Similarly, the Resource Efficiency Roadmap (part of the EU2020 Resource Efficiency flagship initiatives) refers to green infrastructure as a means to ensure sufficient and connected green spaces. The optimal use of resources concerns raw materials, energy, water, air, land, soil and leads to a reduction of the impacts from climate change, air pollution, noise, health, accidents, biodiversity and ecosystem degradation.

The use of land is nearly always a trade-off between various social, economic and environmental needs (e.g. housing, transport infrastructure, energy production, agriculture, nature protection). Decisions on land use are long term commitments which are difficult or costly to reverse.

Therefore, it is necessary to better integrate direct and indirect land use and their environmental impacts in decision making at all levels.

Green infrastructure is also considered as a ‘tool for providing ecological, economic and social benefits through natural solutions’ as stated in the Seventh Environment Action Programme of the EU (7th EAP)  Moreover, the 7th EAP highlights the increasing loss of urban green areas and, based on specific urban biodiversity data, such as the City Biodiversity Index, recommends the reintroduction of nature into cities.

What is the EEA’s contribution to green infrastructure?

The EEA has engaged in green infrastructure to support policymakers and the general public. In this context the EEA has approached the topic on different scales, starting from the broad European landscape and zooming in to the city level.

In 2011, the Green infrastructure and territorial cohesion report was published, which underlined the importance of developing tools to detect and measure green infrastructure. It also provided input to national and regional priority and target setting and fed into the EU’s Communication on Green Infrastructure.

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European Environment Agency, 2011. Green infrastructure and territorial cohesion: The concept of green infrastructure and its integration into policies using monitoring systems. Publications Office, Luxembourg.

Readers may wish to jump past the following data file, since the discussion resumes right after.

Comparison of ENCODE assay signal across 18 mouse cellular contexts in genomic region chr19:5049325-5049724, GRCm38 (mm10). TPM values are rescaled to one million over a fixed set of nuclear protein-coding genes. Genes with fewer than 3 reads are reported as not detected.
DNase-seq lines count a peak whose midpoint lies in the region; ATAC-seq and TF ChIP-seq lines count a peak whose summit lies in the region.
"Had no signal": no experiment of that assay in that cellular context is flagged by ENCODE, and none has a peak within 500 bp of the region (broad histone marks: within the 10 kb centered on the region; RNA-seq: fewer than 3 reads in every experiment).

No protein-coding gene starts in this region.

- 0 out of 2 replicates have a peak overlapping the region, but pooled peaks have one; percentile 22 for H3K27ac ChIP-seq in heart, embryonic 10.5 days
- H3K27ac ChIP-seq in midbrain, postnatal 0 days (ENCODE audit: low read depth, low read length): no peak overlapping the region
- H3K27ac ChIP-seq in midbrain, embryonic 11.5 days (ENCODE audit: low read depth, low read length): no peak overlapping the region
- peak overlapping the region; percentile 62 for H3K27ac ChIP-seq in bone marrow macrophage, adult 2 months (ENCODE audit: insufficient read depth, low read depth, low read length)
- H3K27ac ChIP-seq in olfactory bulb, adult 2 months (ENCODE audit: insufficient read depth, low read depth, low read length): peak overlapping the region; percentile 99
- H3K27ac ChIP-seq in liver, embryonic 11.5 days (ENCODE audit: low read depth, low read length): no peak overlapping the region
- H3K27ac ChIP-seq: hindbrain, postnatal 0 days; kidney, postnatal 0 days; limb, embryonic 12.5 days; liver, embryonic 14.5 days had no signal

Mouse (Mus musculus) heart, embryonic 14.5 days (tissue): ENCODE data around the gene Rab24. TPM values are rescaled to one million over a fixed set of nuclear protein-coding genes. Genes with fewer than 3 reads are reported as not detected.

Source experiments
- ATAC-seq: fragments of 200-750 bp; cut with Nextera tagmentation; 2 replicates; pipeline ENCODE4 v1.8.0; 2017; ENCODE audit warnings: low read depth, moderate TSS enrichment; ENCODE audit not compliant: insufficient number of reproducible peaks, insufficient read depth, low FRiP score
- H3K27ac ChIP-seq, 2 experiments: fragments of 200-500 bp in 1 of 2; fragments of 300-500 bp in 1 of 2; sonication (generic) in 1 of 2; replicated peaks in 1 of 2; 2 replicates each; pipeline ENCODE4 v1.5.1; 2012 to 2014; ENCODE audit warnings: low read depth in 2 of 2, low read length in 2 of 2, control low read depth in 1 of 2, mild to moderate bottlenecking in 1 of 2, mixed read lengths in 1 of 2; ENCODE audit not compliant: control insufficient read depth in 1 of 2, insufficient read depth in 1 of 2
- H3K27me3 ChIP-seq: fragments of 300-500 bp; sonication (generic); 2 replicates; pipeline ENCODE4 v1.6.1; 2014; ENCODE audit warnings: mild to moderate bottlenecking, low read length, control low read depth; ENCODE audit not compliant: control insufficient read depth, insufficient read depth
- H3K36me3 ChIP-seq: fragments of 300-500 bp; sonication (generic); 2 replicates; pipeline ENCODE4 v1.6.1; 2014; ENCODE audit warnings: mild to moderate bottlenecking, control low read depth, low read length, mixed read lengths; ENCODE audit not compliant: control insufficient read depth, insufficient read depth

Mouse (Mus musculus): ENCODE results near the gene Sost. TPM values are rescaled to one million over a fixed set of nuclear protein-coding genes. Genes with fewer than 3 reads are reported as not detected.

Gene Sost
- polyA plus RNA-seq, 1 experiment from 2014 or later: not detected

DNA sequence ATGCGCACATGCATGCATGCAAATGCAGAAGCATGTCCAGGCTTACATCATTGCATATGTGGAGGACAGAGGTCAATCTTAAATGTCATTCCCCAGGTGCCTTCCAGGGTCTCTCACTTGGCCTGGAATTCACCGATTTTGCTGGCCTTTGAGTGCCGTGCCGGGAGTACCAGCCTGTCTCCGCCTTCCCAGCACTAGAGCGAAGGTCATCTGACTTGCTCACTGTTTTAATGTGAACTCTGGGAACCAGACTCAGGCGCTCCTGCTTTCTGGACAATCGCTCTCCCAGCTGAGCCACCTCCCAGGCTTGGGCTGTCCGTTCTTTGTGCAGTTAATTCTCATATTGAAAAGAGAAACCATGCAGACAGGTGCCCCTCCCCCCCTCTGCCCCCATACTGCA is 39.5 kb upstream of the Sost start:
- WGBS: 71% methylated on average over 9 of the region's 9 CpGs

The Spatial analysis of green infrastructure in Europe report evaluates green infrastructure as an ecological and spatial concept for promoting ecosystem health and resilience, contributing to biodiversity conservation and benefiting humans by promoting the delivery of ecosystem services such as climate change mitigation, provision of key habitats to biota, and habitat connectivity.

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European Environment Agency, 2014. Spatial analysis of green infrastructure in Europe. Publications Office, Luxembourg.





More recently, a report called Exploring nature-based solutions - the role of green infrastructure in mitigating the impacts of weather- and climate change-related natural hazards builds on previous reports to demonstrate how green infrastructure contributes to mitigating the adverse effects of extreme weather- and climate-related events. The report focuses on certain types of event that will very likely be amplified by ongoing climate change, i.e. landslides, avalanches, floods and storm surges. In addition, the report also touches upon the green infrastructure and ecosystem services contributing to global climate regulation.

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European Environment Agency, 2015. Exploring nature-based solutions: The role of green infrastructure in mitigating the impacts of weather- and climate change-related natural hazards. Publications Office, Luxembourg.





The following policies are of major relevance for the urban green infrastructure (listed in chronological order):


European Commission, 2013a, Green Infrastructure (GI) — Enhancing Europe’s Natural Capital - COM(2013) 149.

European Commission, 2013b, Building a green infrastructure for Europe. Publ. Office of the European Union, Luxembourg.


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Filed under: green urban areas